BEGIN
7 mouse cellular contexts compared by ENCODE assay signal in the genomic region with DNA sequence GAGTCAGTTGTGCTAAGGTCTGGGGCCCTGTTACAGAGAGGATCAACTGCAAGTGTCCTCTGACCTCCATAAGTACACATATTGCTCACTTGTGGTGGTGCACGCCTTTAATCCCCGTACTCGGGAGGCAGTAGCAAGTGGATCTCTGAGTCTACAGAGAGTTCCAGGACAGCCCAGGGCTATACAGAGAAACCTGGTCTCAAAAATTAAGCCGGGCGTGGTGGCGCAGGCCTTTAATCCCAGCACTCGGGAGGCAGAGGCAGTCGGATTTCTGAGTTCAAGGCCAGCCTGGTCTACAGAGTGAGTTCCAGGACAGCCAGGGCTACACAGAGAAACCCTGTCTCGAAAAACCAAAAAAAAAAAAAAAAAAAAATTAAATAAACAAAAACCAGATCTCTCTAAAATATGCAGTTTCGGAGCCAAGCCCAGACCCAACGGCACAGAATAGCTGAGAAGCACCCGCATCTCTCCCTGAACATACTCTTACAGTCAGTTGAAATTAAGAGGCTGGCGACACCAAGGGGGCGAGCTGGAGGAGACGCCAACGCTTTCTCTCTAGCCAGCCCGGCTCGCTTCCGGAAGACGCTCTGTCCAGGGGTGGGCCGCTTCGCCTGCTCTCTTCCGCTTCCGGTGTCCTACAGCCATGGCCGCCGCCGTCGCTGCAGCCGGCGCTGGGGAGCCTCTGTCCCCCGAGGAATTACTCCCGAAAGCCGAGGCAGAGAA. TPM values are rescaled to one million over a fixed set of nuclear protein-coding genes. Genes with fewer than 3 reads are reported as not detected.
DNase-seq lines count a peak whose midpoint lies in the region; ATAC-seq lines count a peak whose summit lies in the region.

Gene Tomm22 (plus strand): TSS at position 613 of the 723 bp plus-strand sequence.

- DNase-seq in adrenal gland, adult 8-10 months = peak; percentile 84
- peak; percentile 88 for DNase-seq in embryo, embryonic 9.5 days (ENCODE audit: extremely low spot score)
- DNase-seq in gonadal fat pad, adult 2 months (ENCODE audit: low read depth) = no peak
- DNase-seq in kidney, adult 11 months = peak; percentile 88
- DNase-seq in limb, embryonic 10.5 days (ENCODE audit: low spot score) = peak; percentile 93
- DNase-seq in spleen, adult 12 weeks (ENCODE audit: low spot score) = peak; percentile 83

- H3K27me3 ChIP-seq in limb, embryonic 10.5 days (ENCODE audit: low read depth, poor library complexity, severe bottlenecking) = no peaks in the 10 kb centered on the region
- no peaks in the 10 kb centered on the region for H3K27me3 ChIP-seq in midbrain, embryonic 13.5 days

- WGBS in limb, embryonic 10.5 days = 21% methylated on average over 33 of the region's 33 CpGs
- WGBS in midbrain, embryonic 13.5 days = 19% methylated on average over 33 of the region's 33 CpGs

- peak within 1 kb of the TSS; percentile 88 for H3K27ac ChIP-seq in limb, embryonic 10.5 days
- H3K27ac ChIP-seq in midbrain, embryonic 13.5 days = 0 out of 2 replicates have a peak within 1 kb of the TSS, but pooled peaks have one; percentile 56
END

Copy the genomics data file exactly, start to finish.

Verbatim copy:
7 mouse cellular contexts compared by ENCODE assay signal in the genomic region with DNA sequence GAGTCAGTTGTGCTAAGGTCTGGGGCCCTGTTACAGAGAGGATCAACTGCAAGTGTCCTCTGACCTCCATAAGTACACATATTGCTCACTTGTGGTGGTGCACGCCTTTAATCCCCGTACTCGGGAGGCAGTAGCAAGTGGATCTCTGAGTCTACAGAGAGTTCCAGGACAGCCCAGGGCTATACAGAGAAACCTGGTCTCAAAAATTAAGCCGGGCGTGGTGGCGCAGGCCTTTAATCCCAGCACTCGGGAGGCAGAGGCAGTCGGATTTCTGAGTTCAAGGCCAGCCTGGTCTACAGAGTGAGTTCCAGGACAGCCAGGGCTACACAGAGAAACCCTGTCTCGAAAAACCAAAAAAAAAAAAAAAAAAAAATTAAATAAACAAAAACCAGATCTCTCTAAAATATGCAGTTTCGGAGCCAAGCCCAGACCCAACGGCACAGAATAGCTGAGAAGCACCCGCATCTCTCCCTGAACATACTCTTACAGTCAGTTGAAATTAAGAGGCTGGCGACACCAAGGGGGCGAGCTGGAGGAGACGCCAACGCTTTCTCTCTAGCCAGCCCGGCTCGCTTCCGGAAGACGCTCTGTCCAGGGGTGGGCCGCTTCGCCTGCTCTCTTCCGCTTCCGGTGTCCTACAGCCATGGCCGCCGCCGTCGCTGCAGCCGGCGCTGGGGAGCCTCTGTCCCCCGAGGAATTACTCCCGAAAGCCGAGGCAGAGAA. TPM values are rescaled to one million over a fixed set of nuclear protein-coding genes. Genes with fewer than 3 reads are reported as not detected.
DNase-seq lines count a peak whose midpoint lies in the region; ATAC-seq lines count a peak whose summit lies in the region.

Gene Tomm22 (plus strand): TSS at position 613 of the 723 bp plus-strand sequence.

- DNase-seq in adrenal gland, adult 8-10 months = peak; percentile 84
- peak; percentile 88 for DNase-seq in embryo, embryonic 9.5 days (ENCODE audit: extremely low spot score)
- DNase-seq in gonadal fat pad, adult 2 months (ENCODE audit: low read depth) = no peak
- DNase-seq in kidney, adult 11 months = peak; percentile 88
- DNase-seq in limb, embryonic 10.5 days (ENCODE audit: low spot score) = peak; percentile 93
- DNase-seq in spleen, adult 12 weeks (ENCODE audit: low spot score) = peak; percentile 83

- H3K27me3 ChIP-seq in limb, embryonic 10.5 days (ENCODE audit: low read depth, poor library complexity, severe bottlenecking) = no peaks in the 10 kb centered on the region
- no peaks in the 10 kb centered on the region for H3K27me3 ChIP-seq in midbrain, embryonic 13.5 days

- WGBS in limb, embryonic 10.5 days = 21% methylated on average over 33 of the region's 33 CpGs
- WGBS in midbrain, embryonic 13.5 days = 19% methylated on average over 33 of the region's 33 CpGs

- peak within 1 kb of the TSS; percentile 88 for H3K27ac ChIP-seq in limb, embryonic 10.5 days
- H3K27ac ChIP-seq in midbrain, embryonic 13.5 days = 0 out of 2 replicates have a peak within 1 kb of the TSS, but pooled peaks have one; percentile 56